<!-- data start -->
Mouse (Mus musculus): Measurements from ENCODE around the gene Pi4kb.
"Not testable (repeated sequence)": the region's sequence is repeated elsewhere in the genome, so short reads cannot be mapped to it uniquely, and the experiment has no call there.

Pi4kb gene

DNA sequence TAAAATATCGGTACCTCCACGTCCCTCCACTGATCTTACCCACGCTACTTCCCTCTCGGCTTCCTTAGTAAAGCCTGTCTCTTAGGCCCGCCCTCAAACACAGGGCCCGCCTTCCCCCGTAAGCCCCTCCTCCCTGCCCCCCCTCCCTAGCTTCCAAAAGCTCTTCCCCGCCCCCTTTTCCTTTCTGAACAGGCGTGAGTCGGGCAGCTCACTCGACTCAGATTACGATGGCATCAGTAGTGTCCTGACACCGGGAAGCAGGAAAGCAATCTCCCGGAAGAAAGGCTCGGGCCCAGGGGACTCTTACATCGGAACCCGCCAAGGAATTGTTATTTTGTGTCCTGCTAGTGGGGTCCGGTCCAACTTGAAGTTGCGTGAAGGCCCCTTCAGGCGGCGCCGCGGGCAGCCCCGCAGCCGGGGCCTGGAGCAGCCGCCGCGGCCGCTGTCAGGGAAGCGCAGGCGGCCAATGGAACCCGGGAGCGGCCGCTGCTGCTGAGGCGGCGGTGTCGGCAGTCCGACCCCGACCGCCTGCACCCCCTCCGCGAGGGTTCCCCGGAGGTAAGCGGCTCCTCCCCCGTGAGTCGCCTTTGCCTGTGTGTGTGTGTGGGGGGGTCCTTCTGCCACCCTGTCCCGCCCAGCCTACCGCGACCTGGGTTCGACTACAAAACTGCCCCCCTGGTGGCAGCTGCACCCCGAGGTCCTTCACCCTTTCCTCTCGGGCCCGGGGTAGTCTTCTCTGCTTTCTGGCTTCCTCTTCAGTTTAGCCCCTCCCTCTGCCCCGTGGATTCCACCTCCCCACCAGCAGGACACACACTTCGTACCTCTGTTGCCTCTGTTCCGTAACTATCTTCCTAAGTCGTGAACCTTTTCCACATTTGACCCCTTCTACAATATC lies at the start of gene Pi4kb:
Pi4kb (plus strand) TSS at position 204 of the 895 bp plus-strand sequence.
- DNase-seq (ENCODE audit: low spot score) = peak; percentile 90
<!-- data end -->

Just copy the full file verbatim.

Mouse (Mus musculus): Measurements from ENCODE around the gene Pi4kb.
"Not testable (repeated sequence)": the region's sequence is repeated elsewhere in the genome, so short reads cannot be mapped to it uniquely, and the experiment has no call there.

Pi4kb gene

DNA sequence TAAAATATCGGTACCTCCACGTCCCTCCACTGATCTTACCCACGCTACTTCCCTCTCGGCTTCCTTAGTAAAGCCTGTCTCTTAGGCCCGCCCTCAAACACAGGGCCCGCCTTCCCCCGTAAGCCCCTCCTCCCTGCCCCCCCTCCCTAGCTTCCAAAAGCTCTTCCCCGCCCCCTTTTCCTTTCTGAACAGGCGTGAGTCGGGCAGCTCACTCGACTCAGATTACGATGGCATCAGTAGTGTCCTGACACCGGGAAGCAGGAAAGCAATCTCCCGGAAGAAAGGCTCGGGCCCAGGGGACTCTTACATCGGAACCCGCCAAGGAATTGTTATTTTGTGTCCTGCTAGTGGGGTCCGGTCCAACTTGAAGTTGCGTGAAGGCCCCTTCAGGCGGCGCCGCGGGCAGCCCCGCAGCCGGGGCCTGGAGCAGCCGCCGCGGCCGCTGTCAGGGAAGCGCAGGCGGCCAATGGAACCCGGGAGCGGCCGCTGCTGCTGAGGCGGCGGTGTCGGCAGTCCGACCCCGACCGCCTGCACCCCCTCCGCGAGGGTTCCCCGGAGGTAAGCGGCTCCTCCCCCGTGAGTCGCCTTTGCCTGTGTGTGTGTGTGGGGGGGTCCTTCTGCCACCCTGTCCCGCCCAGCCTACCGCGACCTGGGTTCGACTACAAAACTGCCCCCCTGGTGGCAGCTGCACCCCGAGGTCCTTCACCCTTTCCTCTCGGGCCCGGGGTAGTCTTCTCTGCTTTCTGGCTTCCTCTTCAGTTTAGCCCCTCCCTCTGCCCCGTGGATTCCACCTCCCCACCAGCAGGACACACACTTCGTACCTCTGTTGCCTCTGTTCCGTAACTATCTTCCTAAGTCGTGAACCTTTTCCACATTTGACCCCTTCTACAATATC lies at the start of gene Pi4kb:
Pi4kb (plus strand) TSS at position 204 of the 895 bp plus-strand sequence.
- DNase-seq (ENCODE audit: low spot score) = peak; percentile 90